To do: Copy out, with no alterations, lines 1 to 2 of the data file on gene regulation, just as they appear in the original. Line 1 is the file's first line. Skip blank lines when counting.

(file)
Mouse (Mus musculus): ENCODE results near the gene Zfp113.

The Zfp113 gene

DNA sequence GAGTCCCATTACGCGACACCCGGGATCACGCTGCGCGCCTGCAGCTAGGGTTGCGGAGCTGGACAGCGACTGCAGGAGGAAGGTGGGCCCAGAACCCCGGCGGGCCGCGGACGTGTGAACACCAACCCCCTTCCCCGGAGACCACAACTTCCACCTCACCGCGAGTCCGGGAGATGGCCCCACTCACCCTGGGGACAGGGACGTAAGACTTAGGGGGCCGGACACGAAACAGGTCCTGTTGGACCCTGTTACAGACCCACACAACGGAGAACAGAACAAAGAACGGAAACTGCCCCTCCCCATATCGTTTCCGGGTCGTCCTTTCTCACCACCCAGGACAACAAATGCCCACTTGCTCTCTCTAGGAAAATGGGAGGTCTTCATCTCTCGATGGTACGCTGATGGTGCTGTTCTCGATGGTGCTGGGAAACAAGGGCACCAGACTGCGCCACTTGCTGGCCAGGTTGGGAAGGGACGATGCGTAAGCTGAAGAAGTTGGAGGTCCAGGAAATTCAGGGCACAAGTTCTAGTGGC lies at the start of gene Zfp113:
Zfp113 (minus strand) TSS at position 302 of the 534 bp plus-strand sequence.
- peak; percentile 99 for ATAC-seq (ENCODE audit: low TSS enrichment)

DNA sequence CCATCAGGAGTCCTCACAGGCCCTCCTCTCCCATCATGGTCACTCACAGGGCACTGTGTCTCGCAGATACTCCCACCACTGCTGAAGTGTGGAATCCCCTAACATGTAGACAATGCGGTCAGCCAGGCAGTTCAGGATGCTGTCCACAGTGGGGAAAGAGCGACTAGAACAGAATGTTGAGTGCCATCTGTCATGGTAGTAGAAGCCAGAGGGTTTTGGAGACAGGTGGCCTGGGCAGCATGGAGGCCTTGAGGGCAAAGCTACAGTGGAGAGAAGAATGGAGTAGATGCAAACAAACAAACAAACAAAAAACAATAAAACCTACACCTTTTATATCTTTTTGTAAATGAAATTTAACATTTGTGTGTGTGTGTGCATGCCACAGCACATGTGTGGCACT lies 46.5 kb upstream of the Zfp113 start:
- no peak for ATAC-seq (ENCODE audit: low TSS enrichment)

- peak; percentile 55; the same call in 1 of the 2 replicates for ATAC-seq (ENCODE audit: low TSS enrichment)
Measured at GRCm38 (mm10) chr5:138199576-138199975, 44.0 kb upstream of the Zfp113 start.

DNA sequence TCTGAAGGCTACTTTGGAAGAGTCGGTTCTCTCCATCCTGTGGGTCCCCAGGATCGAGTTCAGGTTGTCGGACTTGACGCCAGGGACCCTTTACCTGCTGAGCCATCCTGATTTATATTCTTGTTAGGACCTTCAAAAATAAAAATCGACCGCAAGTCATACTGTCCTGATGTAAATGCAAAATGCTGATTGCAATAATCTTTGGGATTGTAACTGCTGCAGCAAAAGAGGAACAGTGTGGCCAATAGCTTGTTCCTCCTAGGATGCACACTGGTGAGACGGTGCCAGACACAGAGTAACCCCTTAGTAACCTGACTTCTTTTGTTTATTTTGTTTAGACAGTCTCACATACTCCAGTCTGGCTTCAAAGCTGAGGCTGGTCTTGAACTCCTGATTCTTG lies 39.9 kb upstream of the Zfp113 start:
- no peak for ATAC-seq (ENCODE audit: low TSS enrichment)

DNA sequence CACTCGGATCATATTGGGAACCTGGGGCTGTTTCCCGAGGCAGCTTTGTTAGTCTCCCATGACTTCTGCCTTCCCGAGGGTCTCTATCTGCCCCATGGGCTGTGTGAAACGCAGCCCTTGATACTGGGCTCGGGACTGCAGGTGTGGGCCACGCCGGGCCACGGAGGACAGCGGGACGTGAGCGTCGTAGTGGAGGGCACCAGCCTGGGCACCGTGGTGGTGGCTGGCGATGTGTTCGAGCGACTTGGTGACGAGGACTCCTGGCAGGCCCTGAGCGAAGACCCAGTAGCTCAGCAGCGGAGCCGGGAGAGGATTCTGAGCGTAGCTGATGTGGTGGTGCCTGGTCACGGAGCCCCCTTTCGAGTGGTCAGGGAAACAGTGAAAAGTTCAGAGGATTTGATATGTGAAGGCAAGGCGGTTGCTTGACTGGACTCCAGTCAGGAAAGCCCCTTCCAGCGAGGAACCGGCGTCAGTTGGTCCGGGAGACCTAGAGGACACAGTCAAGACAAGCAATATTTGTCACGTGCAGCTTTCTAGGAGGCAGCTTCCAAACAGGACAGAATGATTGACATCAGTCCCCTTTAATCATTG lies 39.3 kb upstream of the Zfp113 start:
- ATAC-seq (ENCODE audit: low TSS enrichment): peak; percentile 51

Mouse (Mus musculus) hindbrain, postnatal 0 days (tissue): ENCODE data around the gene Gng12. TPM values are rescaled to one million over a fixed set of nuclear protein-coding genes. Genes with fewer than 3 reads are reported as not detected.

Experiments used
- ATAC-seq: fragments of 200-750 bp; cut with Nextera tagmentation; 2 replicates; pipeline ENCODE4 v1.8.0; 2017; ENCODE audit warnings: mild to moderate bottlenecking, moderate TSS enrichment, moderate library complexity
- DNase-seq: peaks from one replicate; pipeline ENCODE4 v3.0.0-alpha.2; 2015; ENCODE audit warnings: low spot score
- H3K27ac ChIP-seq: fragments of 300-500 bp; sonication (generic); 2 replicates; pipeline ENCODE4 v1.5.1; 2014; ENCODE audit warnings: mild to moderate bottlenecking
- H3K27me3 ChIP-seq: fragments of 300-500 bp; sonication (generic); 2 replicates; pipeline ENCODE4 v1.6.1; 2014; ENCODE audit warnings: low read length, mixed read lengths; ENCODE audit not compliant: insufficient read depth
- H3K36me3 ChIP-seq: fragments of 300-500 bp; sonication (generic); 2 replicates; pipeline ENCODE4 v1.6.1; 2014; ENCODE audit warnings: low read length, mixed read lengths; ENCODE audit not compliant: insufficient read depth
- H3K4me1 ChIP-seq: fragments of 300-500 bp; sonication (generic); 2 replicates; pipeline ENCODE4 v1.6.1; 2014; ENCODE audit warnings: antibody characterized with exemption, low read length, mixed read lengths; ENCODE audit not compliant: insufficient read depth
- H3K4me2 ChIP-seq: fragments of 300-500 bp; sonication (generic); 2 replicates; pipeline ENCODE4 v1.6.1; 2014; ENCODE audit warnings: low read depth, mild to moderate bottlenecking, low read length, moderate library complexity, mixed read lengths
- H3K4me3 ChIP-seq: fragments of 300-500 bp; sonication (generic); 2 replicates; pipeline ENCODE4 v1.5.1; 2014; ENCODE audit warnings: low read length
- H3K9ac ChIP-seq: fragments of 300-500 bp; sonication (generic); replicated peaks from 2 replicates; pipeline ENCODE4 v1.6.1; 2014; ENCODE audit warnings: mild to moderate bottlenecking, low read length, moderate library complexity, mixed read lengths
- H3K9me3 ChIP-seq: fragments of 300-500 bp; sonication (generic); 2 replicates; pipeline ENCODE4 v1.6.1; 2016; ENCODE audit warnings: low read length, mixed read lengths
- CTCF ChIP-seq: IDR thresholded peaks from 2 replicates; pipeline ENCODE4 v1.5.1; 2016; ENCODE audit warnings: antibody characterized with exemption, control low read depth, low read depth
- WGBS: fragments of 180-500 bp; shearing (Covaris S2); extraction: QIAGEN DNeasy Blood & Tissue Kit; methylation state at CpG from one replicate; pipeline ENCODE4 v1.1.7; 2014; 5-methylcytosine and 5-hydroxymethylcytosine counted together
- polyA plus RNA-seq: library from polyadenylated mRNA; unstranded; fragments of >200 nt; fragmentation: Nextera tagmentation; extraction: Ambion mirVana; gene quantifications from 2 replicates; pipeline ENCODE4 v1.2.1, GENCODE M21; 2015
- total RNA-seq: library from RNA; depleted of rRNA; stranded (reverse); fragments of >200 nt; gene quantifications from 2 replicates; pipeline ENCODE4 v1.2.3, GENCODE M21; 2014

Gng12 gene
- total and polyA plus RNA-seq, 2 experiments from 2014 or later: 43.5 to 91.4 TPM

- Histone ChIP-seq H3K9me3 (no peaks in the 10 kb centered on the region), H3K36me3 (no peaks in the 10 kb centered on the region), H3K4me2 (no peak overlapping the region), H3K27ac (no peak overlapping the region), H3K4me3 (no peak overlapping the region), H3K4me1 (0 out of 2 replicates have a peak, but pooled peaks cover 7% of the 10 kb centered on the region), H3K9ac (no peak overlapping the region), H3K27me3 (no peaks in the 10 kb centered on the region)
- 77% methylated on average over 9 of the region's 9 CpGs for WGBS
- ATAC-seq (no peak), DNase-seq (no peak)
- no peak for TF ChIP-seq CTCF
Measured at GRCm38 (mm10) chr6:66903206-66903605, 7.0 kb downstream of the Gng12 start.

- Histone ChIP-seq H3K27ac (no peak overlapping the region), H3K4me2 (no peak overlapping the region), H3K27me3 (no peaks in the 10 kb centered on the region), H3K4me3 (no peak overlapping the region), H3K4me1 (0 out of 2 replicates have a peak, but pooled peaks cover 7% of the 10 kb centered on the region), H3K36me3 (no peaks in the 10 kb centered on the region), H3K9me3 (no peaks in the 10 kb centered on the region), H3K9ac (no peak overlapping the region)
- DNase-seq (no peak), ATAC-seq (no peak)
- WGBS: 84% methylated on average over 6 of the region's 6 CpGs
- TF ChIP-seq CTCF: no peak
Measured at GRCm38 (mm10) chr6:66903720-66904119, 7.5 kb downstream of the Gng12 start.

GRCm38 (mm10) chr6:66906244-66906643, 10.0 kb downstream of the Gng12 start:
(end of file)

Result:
Mouse (Mus musculus): ENCODE results near the gene Zfp113.

The Zfp113 gene